Empyema vs pleural effusion

Last revised by Assoc Prof Craig Hacking on 17 Apr 2020

An empyema can resemble a pleural effusion and can mimic a peripheral pulmonary abscess. Features that help distinguish a pleural effusion from an empyema include:

Empyemas usually:

  • form an obtuse angle with the chest wall
  • unilateral or markedly asymmetric whereas pleural effusions are (if of any significant size) usually bilateral and similar in size 4.  
  • lenticular in shape (biconvex), whereas pleural effusions are crescentic in shape (i.e. concave towards the lung)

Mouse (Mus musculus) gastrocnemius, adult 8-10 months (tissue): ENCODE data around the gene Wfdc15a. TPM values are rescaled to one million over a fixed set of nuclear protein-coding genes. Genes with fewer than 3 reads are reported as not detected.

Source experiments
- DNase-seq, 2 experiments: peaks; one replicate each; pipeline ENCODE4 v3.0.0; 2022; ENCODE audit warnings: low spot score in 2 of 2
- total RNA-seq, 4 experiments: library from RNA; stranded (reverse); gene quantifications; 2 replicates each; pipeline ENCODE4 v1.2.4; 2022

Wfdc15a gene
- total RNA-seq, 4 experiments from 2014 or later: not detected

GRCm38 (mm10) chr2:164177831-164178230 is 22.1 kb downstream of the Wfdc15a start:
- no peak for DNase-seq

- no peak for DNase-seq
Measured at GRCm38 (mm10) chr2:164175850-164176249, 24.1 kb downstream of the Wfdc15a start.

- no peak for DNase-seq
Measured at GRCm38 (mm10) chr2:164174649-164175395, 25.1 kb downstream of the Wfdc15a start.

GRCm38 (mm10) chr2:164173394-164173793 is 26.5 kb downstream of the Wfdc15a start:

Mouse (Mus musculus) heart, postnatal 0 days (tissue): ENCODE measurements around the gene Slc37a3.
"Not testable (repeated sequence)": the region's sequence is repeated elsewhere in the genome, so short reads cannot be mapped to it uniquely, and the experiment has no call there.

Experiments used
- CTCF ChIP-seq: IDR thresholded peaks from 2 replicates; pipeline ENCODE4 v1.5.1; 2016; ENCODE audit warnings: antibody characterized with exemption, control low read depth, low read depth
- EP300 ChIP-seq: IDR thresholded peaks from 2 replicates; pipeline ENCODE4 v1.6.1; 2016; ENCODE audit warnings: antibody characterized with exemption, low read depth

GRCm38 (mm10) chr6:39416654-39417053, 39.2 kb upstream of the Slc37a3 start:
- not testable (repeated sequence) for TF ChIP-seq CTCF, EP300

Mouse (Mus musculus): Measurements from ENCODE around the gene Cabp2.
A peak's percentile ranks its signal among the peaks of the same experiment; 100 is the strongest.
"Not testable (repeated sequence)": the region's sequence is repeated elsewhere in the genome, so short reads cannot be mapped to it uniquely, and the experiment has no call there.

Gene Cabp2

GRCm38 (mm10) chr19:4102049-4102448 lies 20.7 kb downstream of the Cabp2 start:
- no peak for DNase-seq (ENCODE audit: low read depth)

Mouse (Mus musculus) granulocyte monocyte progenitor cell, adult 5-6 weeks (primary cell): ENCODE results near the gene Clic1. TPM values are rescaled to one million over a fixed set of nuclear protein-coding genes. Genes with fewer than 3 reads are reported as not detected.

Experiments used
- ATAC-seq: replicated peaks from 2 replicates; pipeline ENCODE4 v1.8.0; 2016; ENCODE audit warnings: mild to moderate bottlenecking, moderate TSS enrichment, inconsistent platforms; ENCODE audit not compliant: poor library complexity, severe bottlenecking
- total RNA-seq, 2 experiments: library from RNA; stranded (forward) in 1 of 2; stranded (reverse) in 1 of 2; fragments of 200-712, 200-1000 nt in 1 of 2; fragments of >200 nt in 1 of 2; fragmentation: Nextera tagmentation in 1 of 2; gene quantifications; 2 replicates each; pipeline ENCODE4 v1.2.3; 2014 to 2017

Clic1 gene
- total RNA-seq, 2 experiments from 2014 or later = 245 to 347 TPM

Features suggestive of an empyema include:

  • enhancing thickened pleura (see split pleura sign) whereas pleural effusion has thin imperceptible pleural surfaces
  • locules of gas absent unless recent thoracocentesis
  • obvious septations
  • associated consolidation
  • associated adjacent infection (e.g. subdiaphragmatic abscess)
  • pH <7.0
  • glucose level <40mg/dL 4
  • white cells or organisms present

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Cases and figures

  • Pleural empyema
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